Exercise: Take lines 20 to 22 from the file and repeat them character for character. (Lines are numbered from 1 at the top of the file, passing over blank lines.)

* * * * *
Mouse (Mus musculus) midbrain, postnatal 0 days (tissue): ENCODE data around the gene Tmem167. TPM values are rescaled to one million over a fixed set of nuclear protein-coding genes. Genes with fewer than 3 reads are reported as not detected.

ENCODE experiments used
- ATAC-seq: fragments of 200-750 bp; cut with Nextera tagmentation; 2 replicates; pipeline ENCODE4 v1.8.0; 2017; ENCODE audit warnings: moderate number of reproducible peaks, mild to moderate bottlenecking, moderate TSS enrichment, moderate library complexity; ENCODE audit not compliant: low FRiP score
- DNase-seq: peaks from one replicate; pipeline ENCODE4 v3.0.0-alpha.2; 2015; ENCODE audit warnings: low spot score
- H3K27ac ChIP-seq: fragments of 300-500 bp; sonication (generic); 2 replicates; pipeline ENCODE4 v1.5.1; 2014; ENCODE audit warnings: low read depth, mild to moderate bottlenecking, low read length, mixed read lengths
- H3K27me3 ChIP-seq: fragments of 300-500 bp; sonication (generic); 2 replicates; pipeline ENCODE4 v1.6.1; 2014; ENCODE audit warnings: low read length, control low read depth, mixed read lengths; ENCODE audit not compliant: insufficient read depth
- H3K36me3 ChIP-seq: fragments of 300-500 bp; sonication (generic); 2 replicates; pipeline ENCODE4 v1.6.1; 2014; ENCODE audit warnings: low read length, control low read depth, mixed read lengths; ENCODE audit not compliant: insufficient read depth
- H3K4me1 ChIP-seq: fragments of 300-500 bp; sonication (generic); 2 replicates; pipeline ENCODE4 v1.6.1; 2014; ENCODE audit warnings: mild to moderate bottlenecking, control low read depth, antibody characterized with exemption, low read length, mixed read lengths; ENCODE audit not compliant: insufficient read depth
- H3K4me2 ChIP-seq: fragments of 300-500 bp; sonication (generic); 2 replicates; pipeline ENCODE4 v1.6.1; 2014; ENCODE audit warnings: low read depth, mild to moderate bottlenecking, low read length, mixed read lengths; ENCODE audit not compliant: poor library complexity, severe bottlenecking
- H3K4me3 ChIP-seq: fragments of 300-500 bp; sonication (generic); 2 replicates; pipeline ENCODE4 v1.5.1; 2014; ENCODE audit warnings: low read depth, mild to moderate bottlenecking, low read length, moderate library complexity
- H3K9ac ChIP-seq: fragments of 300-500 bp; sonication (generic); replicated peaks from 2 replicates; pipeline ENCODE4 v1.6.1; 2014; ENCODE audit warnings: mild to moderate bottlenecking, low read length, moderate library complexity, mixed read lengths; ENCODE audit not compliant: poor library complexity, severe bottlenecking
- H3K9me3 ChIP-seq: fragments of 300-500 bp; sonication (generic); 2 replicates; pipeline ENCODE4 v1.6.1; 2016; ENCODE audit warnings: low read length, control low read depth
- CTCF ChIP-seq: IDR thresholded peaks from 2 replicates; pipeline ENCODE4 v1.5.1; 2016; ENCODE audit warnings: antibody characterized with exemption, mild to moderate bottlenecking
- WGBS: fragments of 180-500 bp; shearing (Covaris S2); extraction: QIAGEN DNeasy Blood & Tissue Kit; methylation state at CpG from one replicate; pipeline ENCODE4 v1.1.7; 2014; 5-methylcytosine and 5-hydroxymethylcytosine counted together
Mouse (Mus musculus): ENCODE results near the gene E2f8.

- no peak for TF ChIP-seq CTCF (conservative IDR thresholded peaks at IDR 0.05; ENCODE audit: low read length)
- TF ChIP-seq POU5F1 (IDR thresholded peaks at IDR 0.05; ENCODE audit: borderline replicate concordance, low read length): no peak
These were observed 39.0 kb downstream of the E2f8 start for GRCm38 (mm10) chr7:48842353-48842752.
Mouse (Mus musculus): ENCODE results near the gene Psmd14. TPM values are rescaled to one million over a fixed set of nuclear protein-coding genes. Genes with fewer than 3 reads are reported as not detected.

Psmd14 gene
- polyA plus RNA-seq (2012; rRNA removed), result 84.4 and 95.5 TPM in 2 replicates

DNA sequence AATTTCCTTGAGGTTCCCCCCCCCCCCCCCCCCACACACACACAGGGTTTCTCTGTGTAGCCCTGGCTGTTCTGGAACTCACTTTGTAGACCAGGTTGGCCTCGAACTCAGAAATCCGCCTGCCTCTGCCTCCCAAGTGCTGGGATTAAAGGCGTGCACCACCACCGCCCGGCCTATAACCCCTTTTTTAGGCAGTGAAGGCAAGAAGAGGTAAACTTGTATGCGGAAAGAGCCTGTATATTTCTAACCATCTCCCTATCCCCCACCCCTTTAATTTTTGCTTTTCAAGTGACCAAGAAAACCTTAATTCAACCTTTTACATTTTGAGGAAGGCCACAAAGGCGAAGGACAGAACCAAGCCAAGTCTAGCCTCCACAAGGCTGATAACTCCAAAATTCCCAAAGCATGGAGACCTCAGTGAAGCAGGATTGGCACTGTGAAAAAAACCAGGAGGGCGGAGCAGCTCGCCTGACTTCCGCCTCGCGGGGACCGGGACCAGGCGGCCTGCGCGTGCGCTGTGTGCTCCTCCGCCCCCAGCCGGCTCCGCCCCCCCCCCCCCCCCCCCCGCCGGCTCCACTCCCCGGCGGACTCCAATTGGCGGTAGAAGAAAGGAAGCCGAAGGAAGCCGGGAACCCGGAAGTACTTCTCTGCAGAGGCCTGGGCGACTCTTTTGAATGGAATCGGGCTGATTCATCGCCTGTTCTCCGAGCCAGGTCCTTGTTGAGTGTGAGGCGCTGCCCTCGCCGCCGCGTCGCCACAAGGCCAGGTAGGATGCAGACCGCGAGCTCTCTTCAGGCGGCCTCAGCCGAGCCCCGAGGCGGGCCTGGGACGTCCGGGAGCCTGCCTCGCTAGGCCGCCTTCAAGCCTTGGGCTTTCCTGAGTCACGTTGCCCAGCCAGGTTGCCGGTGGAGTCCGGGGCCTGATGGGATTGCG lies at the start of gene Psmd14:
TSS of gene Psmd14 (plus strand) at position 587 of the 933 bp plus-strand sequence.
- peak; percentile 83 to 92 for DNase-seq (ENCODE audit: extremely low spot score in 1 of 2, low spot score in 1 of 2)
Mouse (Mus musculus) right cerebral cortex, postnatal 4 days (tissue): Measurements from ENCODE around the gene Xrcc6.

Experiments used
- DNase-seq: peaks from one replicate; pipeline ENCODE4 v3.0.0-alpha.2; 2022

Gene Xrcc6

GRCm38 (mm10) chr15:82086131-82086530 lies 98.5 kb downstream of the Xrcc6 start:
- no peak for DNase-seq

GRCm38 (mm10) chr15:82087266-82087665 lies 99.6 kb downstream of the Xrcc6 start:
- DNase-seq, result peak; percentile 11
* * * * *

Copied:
Psmd14 gene
- polyA plus RNA-seq (2012; rRNA removed), result 84.4 and 95.5 TPM in 2 replicates

DNA sequence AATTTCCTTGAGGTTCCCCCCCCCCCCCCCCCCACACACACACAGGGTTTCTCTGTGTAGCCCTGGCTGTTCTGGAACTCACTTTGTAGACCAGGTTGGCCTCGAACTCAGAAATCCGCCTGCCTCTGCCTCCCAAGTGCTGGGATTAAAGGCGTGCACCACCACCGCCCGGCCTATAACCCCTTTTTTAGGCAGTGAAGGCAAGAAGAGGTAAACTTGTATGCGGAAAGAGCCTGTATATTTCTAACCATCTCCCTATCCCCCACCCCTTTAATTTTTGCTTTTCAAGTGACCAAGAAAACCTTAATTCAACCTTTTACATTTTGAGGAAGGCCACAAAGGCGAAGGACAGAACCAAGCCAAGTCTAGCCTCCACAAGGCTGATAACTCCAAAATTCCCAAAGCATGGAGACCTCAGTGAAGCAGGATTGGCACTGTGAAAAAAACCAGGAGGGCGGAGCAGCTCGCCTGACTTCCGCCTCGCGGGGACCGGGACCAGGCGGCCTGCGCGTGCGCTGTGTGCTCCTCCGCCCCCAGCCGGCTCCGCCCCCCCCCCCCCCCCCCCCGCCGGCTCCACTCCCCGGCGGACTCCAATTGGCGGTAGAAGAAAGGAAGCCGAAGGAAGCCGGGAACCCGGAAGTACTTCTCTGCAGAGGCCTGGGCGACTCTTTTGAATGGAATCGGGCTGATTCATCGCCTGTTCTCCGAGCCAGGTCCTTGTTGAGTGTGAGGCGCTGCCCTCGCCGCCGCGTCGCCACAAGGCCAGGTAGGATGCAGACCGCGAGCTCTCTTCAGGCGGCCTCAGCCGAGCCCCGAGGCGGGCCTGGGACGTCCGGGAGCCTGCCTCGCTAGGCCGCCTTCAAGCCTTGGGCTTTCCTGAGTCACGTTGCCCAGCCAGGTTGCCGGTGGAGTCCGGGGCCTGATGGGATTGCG lies at the start of gene Psmd14: